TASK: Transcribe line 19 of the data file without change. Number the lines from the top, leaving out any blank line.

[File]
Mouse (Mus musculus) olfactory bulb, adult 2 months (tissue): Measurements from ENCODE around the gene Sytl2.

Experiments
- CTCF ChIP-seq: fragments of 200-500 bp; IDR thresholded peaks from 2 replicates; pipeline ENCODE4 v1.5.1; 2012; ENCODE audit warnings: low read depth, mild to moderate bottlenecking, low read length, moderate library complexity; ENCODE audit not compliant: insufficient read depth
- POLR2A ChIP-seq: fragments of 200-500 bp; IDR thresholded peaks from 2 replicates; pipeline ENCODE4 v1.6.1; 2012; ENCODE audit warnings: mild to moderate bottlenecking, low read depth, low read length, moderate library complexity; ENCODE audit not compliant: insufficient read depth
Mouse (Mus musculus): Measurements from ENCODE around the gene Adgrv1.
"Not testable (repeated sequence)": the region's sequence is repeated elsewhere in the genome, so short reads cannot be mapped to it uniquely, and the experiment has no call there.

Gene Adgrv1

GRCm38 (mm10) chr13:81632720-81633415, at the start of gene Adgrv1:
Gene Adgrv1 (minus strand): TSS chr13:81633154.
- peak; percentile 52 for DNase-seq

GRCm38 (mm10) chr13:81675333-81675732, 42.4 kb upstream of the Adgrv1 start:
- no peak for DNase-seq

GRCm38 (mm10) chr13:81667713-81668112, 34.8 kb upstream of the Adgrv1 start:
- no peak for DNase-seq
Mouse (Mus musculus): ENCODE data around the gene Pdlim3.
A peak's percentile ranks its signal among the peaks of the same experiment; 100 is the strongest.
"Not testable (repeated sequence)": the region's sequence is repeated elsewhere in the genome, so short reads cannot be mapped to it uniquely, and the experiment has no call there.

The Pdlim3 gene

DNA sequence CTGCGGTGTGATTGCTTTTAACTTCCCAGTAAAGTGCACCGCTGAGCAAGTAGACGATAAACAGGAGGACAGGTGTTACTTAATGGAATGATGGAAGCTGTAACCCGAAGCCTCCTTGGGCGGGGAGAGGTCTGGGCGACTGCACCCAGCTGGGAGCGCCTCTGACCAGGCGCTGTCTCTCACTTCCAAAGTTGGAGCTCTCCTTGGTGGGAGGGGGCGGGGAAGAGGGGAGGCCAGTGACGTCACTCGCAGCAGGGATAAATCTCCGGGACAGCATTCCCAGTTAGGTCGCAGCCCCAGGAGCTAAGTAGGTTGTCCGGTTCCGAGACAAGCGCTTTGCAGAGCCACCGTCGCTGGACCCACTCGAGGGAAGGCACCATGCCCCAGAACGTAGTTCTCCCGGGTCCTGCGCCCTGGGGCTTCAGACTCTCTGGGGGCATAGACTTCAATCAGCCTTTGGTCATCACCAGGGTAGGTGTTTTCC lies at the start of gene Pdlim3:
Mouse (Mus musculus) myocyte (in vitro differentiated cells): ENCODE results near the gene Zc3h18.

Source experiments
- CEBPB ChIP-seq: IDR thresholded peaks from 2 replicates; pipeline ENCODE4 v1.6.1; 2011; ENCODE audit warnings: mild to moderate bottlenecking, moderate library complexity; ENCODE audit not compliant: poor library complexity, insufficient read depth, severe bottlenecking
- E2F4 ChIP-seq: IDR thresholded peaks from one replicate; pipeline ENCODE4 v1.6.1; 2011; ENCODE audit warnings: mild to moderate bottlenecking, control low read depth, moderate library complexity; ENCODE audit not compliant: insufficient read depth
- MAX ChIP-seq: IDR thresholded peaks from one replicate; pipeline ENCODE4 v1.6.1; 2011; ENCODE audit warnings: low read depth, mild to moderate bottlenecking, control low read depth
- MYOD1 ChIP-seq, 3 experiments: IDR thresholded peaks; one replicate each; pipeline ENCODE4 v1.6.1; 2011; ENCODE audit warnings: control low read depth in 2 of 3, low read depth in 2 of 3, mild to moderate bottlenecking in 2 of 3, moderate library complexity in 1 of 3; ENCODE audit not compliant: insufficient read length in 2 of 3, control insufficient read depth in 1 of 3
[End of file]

DNA sequence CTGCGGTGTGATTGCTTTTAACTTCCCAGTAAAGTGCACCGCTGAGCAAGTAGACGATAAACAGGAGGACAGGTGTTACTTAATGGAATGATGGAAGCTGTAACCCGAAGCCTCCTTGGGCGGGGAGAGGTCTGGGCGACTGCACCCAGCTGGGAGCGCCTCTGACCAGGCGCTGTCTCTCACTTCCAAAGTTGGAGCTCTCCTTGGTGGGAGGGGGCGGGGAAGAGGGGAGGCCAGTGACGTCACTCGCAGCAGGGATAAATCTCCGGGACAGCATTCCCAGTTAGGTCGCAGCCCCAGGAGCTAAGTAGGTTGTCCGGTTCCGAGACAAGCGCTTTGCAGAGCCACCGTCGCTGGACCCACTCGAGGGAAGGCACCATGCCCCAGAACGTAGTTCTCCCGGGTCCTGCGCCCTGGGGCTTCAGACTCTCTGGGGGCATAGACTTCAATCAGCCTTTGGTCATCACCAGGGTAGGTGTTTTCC lies at the start of gene Pdlim3: